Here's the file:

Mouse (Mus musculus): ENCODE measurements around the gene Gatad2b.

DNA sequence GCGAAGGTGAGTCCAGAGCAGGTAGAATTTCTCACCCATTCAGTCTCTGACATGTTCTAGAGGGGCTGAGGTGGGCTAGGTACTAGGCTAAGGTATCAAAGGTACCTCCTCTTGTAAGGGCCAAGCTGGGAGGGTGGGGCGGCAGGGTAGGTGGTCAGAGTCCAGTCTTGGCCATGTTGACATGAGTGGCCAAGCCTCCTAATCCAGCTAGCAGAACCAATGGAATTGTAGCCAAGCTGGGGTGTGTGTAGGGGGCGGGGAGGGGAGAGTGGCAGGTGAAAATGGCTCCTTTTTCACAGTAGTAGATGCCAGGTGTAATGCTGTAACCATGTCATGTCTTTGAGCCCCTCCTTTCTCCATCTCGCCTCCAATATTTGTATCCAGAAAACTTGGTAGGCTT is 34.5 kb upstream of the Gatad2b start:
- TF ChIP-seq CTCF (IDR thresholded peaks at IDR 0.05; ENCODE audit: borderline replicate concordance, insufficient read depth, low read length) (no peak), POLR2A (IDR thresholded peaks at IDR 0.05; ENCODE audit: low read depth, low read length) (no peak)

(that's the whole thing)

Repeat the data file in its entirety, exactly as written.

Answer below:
Mouse (Mus musculus): ENCODE measurements around the gene Gatad2b.

DNA sequence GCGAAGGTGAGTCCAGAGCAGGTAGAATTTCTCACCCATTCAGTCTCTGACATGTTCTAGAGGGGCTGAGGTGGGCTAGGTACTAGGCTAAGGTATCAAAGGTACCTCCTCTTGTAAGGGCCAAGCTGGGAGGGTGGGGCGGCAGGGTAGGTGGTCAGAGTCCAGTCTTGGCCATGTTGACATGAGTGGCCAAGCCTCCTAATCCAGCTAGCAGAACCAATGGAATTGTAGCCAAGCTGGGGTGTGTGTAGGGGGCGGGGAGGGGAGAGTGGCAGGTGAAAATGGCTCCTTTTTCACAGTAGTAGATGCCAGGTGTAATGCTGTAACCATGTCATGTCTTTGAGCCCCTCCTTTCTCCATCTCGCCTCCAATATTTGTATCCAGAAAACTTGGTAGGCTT is 34.5 kb upstream of the Gatad2b start:
- TF ChIP-seq CTCF (IDR thresholded peaks at IDR 0.05; ENCODE audit: borderline replicate concordance, insufficient read depth, low read length) (no peak), POLR2A (IDR thresholded peaks at IDR 0.05; ENCODE audit: low read depth, low read length) (no peak)